In a note to reporters (or “Newsly Types,” as he puts it) accompanying a DVD of “Man on the Street” (airing March 20) and “Needs” (April 3), Whedon says, “These two episodes represent a much stronger vision of what I consider the show to be.”
The show has been a decent enough effort, but not appointment television. My interest began to wain after episode three, not because the show was bad or anything, but because I don’t have time to waste my television hours on a ho-hum show.
Still, Whedon knows how to build a show. He’s laid a solid groundwork of characters, created an interesting universe, layered several mysteries to unravel and set up the season one big bad. Not bad considering I’ve only watched three out of five episodes.
With Battlestar Galactica ending next Friday, I’ll have room to replace that show with another. Will Dollhouse solidify itself in my television lineup? Hard to answer that question, but if Whedon is correct (and I trust him implicitly) then I may have to give his sci fi show another shot.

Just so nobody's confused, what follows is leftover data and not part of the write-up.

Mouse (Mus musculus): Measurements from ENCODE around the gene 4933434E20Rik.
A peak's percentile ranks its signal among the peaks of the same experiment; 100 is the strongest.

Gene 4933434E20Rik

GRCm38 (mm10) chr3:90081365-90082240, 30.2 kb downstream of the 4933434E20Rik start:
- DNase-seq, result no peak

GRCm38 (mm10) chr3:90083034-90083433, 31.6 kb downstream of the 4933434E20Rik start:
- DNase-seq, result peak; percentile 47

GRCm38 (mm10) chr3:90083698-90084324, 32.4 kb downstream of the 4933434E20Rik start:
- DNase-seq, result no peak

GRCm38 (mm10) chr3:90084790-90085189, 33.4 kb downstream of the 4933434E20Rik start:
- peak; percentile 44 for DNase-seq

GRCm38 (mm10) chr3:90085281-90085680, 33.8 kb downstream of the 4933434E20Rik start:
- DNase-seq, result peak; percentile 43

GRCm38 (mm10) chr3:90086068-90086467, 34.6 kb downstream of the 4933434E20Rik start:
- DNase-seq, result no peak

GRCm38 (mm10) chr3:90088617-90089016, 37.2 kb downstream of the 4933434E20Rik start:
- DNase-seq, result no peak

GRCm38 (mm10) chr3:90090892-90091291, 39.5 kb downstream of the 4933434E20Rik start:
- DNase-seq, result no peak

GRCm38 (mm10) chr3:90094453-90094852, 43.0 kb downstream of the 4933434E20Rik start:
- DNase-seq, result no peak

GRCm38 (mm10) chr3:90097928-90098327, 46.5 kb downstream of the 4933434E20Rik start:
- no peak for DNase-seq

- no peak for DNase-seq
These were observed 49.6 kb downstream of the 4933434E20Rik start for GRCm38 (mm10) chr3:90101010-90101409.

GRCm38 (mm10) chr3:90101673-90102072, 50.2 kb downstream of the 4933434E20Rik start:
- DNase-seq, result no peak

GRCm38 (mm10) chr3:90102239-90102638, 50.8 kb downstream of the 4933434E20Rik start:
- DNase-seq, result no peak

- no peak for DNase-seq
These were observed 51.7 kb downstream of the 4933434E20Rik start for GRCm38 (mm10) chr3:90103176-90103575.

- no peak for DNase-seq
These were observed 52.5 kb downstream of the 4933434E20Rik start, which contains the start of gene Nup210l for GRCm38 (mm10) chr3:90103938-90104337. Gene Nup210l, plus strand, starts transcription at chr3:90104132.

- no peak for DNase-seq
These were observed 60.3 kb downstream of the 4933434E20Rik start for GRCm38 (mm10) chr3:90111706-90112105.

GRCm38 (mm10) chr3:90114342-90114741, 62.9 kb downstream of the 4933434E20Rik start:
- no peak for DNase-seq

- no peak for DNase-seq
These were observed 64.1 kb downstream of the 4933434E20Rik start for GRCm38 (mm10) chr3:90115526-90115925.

Says Whedon in his missive, “For me, the question isn’t just whether a show is enjoyable, but whether it’s more than the sum of its fun, whether it truly touches, surprises or connects with you. These [episodes] may do none of the above — I’m not the boss of your opinion — but I feel strongly that they, and the eps to follow, are pretty intense, and very much worth the watching.”
I get the sense that the first six episodes had FOX meddling in them, but since the show lasted beyond that point, hopefully afterwards Whedon’s fingerprints will be much more evident.
Prove it to me.